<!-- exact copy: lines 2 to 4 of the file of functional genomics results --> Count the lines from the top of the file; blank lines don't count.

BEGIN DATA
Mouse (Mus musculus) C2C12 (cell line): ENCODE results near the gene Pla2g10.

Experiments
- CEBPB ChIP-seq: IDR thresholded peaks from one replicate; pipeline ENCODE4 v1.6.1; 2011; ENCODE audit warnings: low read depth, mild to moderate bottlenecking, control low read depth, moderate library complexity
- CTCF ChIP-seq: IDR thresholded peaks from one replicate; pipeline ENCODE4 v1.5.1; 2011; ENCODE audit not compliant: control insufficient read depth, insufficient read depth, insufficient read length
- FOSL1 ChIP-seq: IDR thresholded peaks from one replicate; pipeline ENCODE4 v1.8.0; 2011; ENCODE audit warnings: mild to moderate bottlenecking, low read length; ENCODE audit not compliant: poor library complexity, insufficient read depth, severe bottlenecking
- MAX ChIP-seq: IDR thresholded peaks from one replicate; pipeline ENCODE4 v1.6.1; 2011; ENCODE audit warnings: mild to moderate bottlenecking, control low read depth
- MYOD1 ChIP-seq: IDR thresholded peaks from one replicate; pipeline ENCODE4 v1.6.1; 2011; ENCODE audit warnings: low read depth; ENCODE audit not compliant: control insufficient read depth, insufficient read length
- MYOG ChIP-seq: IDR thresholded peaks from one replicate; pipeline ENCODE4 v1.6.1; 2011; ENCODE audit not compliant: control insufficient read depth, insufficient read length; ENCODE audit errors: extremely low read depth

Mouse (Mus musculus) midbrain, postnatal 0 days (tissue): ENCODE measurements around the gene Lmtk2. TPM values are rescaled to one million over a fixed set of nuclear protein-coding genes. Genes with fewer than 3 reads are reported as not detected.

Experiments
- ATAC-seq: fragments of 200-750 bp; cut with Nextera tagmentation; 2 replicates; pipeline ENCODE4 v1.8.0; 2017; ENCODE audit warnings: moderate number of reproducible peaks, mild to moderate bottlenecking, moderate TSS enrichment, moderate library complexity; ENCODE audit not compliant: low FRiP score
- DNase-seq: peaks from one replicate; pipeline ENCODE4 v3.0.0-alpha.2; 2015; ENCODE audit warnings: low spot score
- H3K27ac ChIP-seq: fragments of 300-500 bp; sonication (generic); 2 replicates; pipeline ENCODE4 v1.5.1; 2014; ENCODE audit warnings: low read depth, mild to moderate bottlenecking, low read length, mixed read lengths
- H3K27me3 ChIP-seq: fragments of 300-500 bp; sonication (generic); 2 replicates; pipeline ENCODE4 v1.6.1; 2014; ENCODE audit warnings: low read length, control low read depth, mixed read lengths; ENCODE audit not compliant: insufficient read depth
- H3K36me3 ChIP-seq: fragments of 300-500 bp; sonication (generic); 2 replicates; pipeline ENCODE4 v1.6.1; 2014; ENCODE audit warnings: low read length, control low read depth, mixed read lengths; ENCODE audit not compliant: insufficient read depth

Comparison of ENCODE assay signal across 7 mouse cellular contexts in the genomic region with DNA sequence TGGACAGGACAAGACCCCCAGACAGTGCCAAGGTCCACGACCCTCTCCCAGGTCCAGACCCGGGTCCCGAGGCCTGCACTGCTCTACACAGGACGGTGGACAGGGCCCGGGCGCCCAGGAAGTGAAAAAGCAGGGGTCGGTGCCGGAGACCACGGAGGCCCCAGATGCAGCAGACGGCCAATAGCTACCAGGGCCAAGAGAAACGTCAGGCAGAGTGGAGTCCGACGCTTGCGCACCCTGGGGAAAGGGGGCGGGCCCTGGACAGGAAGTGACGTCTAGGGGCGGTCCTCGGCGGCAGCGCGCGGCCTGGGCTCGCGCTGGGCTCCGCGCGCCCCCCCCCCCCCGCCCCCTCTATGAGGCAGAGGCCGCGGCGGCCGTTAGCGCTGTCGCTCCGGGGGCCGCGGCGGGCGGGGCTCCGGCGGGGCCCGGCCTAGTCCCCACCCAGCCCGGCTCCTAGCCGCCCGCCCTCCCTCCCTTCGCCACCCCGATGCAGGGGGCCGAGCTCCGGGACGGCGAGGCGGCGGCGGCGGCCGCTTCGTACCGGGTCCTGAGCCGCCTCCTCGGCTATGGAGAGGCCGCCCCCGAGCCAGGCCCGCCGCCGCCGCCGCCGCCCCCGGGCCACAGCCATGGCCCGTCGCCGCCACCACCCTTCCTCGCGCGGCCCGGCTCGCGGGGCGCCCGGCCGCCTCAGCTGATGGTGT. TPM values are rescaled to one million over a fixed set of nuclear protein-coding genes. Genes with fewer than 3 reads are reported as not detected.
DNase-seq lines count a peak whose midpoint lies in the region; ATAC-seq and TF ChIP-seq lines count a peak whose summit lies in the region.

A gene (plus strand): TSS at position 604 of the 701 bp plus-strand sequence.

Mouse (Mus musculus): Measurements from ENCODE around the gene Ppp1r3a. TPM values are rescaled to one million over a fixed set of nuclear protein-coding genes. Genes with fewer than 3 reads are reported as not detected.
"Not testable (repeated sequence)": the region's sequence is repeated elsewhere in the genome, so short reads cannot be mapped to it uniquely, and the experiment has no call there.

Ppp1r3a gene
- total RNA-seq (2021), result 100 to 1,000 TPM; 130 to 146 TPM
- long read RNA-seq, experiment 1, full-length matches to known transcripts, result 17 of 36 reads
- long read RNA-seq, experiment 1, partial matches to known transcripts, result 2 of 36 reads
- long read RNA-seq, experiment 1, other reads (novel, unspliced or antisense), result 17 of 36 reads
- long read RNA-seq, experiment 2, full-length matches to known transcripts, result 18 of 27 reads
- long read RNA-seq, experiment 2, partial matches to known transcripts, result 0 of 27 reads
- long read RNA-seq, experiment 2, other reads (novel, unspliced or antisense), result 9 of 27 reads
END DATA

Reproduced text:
Experiments
- CEBPB ChIP-seq: IDR thresholded peaks from one replicate; pipeline ENCODE4 v1.6.1; 2011; ENCODE audit warnings: low read depth, mild to moderate bottlenecking, control low read depth, moderate library complexity
- CTCF ChIP-seq: IDR thresholded peaks from one replicate; pipeline ENCODE4 v1.5.1; 2011; ENCODE audit not compliant: control insufficient read depth, insufficient read depth, insufficient read length